What will change that system?

In 2015, whilst I was pondering upon those questions, the Amsterdam Economic Board decided to change their way of working from sector-orientation to transition focused. Along the lines of three transitions, Energy, Circular and Digital, the organisation was organising teams and developing programs. For the development of the circular economy transition program, they needed someone to work closely with Board ambassador Jacqueline Cramer, Professor of sustainable innovation at Utrecht University. The vacancy was sent to me by five different people. I applied, and got in.

Working on system change

The circular transition program for the Amsterdam Metropolitan Area was set up to simultaneously focus on the supply of circular designed products and services as well as drive demand. This to address the common catch22, ‘I would like to buy more circular designed products/ services, but there is none/ not enough/ not of the right quality’ versus ‘I am not going to invest as there is not enough demand’. It strongly focused on getting all relevant actors in place and involved right from the start and making sure everyone knows their role. And that the gains as much as the risks are shared by all the parties involved. This multi-stakeholder approach required that I got to understand the various interests at stake well, speak the language of those involved and co-designed with all parties what needed to be done.  I’ll give an example, to stop diapers being incinerated (60.000 kg a year in the AMA alone!) it needs municipalities to collect dirty diapers, waste/ resource companies to build factories to process those into biogas/ plastics/ cellulose, and companies to buy the material. It needs investors, and supporting legislation. It needs the entire system.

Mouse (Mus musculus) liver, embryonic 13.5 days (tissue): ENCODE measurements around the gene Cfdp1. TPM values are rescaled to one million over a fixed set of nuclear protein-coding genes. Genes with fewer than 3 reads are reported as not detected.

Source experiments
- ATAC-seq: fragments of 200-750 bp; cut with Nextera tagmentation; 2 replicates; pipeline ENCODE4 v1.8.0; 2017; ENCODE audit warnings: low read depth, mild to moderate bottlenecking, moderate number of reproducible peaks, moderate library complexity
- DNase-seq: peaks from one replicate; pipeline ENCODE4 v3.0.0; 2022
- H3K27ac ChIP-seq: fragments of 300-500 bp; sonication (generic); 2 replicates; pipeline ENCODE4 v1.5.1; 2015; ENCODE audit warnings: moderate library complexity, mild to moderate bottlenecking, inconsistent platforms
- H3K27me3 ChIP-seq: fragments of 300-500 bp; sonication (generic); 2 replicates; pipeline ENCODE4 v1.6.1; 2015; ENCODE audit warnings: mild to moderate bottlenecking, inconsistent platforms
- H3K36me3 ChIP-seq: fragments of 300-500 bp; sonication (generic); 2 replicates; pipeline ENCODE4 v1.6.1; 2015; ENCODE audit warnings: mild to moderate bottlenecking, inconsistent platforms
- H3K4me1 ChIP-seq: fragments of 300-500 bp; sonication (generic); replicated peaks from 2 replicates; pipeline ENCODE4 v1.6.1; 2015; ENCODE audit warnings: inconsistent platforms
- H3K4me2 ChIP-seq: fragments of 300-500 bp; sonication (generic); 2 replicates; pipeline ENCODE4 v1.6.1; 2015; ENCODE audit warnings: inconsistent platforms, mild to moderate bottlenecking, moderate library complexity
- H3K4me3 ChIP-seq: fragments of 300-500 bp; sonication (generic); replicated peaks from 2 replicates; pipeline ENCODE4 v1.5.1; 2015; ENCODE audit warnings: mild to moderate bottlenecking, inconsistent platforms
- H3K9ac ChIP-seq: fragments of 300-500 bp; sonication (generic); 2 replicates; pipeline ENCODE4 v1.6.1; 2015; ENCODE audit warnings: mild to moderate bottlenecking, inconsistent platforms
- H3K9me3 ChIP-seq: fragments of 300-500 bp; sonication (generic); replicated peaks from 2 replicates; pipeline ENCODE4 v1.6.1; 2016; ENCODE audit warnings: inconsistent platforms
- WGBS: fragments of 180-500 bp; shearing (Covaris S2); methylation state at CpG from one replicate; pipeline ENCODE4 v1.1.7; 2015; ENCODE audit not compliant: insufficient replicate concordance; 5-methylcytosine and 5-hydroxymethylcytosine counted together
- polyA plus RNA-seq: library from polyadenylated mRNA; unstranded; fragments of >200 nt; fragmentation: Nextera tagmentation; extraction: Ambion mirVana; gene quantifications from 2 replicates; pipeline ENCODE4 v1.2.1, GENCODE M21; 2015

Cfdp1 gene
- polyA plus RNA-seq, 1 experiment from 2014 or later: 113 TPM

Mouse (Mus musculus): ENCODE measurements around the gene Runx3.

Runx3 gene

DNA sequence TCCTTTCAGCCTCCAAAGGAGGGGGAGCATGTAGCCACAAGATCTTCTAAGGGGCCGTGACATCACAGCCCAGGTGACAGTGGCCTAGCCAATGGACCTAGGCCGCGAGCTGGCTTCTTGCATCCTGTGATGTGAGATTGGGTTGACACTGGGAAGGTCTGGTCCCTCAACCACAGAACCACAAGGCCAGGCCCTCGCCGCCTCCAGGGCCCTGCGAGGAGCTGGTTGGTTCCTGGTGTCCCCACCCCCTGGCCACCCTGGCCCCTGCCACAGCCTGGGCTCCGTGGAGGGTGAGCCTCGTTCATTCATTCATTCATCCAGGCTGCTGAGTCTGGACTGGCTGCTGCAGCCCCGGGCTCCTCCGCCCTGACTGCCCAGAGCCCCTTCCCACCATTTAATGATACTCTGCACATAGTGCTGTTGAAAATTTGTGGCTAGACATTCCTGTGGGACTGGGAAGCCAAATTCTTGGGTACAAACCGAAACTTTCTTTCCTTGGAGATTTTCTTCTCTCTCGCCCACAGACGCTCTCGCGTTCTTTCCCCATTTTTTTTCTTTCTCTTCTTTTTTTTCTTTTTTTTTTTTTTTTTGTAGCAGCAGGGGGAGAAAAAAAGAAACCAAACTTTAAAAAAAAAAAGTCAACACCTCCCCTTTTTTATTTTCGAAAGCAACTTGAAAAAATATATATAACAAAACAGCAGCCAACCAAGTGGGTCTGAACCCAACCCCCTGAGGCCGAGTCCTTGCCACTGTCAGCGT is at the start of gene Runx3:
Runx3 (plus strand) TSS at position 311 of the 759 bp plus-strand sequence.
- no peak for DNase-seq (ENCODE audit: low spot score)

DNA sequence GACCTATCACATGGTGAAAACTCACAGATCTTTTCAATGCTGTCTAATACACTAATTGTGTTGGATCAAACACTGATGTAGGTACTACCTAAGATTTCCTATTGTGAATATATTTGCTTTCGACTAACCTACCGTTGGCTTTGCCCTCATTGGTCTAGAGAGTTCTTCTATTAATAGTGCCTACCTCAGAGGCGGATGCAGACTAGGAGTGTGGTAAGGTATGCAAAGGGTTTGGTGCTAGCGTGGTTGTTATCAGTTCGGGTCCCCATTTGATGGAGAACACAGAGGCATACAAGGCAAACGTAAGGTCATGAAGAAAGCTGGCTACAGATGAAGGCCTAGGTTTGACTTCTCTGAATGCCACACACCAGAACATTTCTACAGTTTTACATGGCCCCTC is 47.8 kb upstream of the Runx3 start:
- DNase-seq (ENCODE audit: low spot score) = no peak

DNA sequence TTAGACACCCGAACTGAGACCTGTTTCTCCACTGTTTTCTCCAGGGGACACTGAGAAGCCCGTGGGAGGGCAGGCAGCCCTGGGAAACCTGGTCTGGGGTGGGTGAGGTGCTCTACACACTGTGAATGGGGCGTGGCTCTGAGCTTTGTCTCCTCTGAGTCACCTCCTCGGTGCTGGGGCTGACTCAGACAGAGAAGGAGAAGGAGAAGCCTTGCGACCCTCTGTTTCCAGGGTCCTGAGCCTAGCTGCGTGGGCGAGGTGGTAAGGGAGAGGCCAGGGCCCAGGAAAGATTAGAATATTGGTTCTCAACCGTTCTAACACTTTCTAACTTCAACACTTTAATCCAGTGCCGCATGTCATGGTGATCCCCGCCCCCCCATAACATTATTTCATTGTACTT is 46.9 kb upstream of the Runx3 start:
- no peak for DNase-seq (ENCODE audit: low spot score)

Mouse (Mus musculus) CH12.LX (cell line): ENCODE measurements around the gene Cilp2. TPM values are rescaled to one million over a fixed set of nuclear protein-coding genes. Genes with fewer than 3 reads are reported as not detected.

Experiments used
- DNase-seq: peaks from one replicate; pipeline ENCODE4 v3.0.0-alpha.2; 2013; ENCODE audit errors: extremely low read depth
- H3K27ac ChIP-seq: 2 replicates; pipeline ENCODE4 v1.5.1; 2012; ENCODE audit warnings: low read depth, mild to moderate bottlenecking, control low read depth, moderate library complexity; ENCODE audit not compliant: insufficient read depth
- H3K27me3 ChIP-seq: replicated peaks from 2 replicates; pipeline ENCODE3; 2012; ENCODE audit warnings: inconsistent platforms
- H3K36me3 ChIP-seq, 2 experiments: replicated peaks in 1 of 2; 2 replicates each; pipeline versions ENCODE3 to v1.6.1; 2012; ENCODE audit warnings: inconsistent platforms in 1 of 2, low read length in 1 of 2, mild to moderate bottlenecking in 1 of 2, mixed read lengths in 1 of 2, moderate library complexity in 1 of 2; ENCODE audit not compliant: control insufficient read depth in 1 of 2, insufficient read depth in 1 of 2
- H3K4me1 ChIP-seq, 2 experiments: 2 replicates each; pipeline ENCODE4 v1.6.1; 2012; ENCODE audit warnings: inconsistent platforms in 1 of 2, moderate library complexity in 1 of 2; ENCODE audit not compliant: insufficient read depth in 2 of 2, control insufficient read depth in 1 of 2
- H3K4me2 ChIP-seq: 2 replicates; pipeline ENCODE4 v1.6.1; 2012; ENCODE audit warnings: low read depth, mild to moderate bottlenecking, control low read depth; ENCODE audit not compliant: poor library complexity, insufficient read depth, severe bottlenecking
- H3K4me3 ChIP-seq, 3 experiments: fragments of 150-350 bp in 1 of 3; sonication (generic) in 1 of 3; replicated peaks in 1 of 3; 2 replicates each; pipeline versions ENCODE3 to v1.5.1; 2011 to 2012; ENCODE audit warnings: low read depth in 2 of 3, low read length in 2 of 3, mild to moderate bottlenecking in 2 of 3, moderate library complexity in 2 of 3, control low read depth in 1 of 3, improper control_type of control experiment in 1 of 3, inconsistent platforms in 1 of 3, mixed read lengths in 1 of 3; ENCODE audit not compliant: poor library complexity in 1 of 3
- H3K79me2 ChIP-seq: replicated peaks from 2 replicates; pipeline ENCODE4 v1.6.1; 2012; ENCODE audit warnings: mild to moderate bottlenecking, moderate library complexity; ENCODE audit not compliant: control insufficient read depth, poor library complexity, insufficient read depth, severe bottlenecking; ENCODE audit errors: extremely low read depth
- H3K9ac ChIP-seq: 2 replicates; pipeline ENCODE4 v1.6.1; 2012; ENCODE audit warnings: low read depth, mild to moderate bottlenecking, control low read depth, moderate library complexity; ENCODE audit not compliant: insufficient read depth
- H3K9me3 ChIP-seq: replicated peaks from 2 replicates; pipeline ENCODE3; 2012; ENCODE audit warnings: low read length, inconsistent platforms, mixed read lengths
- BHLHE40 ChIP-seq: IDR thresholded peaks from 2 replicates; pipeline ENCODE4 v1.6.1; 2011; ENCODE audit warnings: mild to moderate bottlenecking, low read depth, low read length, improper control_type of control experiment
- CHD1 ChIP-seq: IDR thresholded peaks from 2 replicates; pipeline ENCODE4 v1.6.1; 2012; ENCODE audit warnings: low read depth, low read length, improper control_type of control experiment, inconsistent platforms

Ecosystem, it’s the individual that counts

I learned that this process is called ecosystem innovation. I also learned that it is a profession, and that my competencies and qualities do well in this kind of work. And that I really like it. It requires an entrepreneurial mind-set, a focused (dot on the horizon) though agile approach (whatever works best), and the ability to inspire and motivate people to join. It is very dynamic. I also got to learn that we all have our role to play, governments, business, NGOs, universities, research institutes, you, and I. It all depends on the person, whether they want to contribute, and can. It is the mindset that counts most. It is a joy to spot these gamechangers, to support them and most of all, to join forces.

Now, for Foodvalley with its new focus, the transition of the food system, the Board was looking for a Managing Director with experience in ecosystem innovation, (international) business sense and in leading teams. I am very pleased to be able share and apply what I learned so far and love so much. And to work jointly with gamechangers, in the team and in the ecosystem. We are continuously tuning and developing our approach as we go; to assure systemic change with a tad less randomness.

Next time I will be talking about our focus areas.

Stay tuned!

Marjolein Brasz